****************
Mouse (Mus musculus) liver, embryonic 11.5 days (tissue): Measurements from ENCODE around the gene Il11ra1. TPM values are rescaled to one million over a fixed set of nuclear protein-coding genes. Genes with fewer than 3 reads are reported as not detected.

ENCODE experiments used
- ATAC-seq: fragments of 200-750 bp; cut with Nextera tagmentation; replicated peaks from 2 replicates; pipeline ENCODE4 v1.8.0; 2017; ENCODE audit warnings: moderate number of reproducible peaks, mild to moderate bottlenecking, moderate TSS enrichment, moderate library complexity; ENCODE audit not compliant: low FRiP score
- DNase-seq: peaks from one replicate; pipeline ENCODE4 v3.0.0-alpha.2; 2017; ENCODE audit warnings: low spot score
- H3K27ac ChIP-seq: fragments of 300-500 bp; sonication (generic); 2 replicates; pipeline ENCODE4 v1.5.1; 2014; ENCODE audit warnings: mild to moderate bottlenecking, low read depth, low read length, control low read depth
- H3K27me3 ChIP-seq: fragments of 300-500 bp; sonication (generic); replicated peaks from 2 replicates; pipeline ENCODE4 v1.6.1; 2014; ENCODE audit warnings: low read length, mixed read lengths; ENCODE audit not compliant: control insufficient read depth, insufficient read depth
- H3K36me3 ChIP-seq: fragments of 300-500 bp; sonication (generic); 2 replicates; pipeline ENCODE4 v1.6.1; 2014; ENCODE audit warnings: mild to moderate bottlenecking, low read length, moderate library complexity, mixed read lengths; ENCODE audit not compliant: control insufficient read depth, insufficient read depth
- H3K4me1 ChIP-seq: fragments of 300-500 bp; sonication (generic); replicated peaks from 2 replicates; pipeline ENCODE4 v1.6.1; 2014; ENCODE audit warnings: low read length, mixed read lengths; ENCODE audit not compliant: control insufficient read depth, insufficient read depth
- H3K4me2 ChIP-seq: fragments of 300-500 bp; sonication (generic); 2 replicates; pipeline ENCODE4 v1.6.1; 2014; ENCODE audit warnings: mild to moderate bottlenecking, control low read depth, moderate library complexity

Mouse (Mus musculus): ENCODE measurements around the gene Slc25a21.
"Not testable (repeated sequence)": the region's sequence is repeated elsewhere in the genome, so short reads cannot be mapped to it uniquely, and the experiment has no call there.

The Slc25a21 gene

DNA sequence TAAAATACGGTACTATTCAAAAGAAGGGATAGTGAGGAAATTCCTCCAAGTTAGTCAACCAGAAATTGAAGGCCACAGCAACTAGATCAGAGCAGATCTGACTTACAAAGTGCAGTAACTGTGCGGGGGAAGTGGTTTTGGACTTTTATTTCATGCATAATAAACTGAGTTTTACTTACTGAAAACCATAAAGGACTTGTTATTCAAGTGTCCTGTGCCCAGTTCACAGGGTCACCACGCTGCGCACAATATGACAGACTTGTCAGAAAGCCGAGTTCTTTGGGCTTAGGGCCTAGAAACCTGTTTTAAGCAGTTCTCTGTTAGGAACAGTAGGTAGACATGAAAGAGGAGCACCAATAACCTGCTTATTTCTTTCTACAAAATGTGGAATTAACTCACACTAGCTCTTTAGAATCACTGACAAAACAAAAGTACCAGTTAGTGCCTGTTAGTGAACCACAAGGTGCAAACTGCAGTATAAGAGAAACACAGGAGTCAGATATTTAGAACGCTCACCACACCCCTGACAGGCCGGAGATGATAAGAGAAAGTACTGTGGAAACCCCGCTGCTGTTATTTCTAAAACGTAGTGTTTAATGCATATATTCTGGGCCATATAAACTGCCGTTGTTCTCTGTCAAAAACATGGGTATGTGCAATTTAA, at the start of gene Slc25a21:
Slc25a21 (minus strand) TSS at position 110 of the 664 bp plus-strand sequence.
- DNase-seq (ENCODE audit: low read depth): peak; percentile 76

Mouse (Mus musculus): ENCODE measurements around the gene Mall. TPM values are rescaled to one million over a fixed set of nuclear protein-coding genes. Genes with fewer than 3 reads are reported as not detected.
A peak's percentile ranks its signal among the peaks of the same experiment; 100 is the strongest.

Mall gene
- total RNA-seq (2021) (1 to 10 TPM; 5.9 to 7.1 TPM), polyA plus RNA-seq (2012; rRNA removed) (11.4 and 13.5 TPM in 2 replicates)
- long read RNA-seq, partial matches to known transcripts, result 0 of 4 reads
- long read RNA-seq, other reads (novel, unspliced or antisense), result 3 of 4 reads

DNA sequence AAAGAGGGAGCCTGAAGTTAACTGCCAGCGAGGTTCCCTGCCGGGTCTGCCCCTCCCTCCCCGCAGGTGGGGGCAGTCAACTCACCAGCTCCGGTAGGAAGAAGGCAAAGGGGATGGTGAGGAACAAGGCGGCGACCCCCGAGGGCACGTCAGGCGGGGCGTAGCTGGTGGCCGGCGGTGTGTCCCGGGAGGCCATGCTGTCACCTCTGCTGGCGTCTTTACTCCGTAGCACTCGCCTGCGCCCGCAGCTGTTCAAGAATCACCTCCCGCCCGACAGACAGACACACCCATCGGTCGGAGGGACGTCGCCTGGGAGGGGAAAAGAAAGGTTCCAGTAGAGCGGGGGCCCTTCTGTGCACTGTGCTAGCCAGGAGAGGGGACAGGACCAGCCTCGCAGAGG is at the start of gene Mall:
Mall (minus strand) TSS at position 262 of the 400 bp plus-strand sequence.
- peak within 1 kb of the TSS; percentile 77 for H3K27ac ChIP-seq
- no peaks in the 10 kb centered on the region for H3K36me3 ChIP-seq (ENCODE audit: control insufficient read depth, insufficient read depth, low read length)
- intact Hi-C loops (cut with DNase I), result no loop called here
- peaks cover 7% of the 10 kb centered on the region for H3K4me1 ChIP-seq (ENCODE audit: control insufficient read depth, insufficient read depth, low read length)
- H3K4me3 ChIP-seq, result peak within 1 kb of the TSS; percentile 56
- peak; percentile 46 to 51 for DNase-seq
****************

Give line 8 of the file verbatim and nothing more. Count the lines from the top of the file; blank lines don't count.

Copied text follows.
- H3K4me1 ChIP-seq: fragments of 300-500 bp; sonication (generic); replicated peaks from 2 replicates; pipeline ENCODE4 v1.6.1; 2014; ENCODE audit warnings: low read length, mixed read lengths; ENCODE audit not compliant: control insufficient read depth, insufficient read depth